Laura Kipnis is a cultural critic and former video artist whose work focuses on sexual politics, aesthetics, emotion, acting out, bad behavior, and various other crevices of the American psyche. Her books include Men: Notes from an Ongoing Investigation; How to Become a Scandal; Against Love: A Polemic; The Female Thing: Dirt, Sex, Envy, Vulnerability; and Bound and Gagged: Pornography and the Politics of Fantasy in America. Her next book, Unwanted Advances: Sexual Paranoia Comes to Campus, will be out in April from HarperCollins. Kipnis is a professor in the Department of Radio/TV/Film at Northwestern University, where she teaches filmmaking.


Flemming Rose: Censorship and Self-Censorship (What's the Difference and Which Presents the Gravest Threat to Freedom of Speech?)
Thursday, March 9, 7:00 PM
Alumnae Hall Ballroom

Twenty-five years ago, the pioneers of the Internet believed that they had created a tool to do away with censorship once and for all. Today, anyone with a smartphone is able to publish and communicate whatever they want, and yet, censorship still exists online. Just as the printing press, radio, and TV that came before it, while the Internet promised to be a breakthrough for freedom of speech, the government has found ways to control and limit our ability to freely disseminate information online. What does censorship in the 21st century look like? How does digital technology affect the way we communicate today? Is outright censorship easier to deal with than soft censorship and self-censorship? In this lecture, Flemming Rose will explore these questions and more.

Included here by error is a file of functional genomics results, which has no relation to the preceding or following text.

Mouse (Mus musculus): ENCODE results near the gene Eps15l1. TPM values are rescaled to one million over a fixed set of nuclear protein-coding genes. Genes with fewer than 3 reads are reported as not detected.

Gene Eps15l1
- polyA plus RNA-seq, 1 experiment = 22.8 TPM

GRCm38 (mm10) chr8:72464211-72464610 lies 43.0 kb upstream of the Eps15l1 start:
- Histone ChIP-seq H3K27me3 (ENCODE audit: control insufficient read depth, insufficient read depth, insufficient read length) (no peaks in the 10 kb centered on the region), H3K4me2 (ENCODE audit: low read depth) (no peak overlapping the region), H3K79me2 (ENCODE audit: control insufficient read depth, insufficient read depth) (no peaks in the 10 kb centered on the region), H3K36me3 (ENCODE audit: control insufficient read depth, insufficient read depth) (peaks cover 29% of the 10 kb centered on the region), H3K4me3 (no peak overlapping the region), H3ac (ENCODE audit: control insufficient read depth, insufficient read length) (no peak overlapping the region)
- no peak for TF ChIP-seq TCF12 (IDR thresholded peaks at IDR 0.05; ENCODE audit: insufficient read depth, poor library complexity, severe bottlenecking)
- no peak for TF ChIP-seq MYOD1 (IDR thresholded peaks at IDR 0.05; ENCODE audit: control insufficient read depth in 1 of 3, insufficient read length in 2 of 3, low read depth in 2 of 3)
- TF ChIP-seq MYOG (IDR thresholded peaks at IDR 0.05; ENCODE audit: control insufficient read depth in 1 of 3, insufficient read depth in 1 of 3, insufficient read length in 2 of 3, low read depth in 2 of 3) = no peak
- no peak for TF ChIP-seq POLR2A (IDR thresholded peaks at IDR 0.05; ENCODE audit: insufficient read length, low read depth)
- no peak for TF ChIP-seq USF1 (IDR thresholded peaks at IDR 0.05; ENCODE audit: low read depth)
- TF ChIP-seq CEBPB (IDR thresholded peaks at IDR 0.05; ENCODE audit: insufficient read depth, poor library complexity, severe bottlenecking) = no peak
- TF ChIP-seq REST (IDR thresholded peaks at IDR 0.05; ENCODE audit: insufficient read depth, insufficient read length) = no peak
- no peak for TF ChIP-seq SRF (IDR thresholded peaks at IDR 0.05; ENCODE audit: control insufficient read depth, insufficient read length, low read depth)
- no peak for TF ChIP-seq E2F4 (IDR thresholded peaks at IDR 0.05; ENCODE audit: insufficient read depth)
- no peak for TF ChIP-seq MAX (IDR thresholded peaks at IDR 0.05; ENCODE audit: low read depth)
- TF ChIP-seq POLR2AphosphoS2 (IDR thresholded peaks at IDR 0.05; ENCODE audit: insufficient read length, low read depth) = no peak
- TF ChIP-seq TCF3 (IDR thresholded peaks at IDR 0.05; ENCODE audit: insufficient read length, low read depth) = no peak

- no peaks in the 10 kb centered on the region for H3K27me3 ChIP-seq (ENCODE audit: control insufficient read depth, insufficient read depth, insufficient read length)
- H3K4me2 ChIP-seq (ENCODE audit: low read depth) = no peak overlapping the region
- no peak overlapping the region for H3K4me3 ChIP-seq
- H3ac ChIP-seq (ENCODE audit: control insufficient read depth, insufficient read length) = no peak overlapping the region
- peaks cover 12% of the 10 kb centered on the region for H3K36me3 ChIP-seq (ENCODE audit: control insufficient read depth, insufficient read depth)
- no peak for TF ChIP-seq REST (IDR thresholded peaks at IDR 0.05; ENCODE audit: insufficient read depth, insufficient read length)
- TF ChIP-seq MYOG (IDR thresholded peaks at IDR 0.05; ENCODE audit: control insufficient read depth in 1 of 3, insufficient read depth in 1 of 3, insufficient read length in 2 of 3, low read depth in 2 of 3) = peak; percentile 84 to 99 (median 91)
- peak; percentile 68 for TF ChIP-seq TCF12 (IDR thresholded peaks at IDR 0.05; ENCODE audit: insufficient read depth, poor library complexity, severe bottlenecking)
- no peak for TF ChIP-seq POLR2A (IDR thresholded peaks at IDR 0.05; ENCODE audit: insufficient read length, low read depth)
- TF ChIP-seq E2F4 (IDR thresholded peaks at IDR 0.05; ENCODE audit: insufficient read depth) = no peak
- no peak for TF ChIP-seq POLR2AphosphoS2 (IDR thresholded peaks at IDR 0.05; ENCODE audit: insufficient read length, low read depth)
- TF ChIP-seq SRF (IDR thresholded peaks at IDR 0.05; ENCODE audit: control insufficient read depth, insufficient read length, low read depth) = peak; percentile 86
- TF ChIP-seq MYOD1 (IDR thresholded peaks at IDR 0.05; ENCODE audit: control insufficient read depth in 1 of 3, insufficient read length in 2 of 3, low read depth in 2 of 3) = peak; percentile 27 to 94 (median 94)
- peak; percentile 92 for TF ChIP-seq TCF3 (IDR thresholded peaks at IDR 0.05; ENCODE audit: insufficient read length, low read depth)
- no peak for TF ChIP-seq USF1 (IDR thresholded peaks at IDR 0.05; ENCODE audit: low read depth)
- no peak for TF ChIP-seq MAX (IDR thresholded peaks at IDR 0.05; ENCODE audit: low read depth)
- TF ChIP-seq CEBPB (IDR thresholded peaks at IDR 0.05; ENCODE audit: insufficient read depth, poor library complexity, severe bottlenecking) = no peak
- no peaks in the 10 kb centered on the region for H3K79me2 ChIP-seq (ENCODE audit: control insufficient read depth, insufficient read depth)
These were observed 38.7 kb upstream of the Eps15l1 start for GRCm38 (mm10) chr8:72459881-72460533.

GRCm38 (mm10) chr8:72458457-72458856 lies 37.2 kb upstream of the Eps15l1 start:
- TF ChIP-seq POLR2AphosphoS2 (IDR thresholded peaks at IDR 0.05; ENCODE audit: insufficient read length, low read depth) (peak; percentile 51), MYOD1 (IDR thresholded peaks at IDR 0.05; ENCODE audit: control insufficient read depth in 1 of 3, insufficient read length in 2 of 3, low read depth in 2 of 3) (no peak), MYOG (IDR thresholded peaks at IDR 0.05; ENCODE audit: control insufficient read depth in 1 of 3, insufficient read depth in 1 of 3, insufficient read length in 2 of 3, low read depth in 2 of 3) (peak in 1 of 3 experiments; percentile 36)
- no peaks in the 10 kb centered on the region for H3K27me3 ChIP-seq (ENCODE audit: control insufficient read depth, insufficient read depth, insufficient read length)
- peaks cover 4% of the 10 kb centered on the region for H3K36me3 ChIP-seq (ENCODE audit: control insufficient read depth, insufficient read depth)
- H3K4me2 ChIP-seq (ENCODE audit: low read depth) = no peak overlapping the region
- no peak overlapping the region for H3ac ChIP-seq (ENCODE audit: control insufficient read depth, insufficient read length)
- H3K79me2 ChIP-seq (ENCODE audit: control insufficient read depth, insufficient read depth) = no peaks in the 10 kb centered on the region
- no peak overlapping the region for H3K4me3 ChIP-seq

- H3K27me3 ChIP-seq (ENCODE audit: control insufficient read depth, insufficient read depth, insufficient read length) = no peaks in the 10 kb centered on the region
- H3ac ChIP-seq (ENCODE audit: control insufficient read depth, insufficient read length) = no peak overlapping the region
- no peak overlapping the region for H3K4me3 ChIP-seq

Flemming Rose, Danish journalist, author and senior fellow at Cato Institute, Washington D.C. Graduated in Russian language and literature from University of Copenhagen, worked as a translator of Russian literature before he became a journalist. He has spent 14 years abroad as a foreign correspondent in Moscow and Washington D.C. In 2004, he returned to Denmark to become the culture and later foreign editor of Jyllands-Posten, Denmark’s leading newspaper. Mr. Rose contributes to international media and is the author of several books, such as The Tyranny of Silence: How One Cartoon Ignited a Global Debate on the Future of Free Speech (2010 in Danish and 2014 in English), which was listed among the 10 best non-fiction books of 2014 by the Economist, Hymn to Freedom (2015) and The Possessed (2016), for which Flemming Rose was awarded the Danish newspaper Weekendavisen’s Literary Prize of 2016. In 2016 he was awarded the Milton Friedman Prize for advancing liberty.


Censorship Awareness Week is sponsored by the Freedom Project at Wellesley College. The Freedom Project is dedicated to the exploration of the idea of freedom in all of its manifestations, but especially in the tradition of Western classical liberalism. This tradition emphasizes the sanctity of individual rights, freedom of contract and economic rights, constitutional democracy, and the rule of law. The Freedom Project also promotes interdisciplinary understandings of the idea of freedom, and values expansive intellectual pluralism and debate, especially on contentious issues.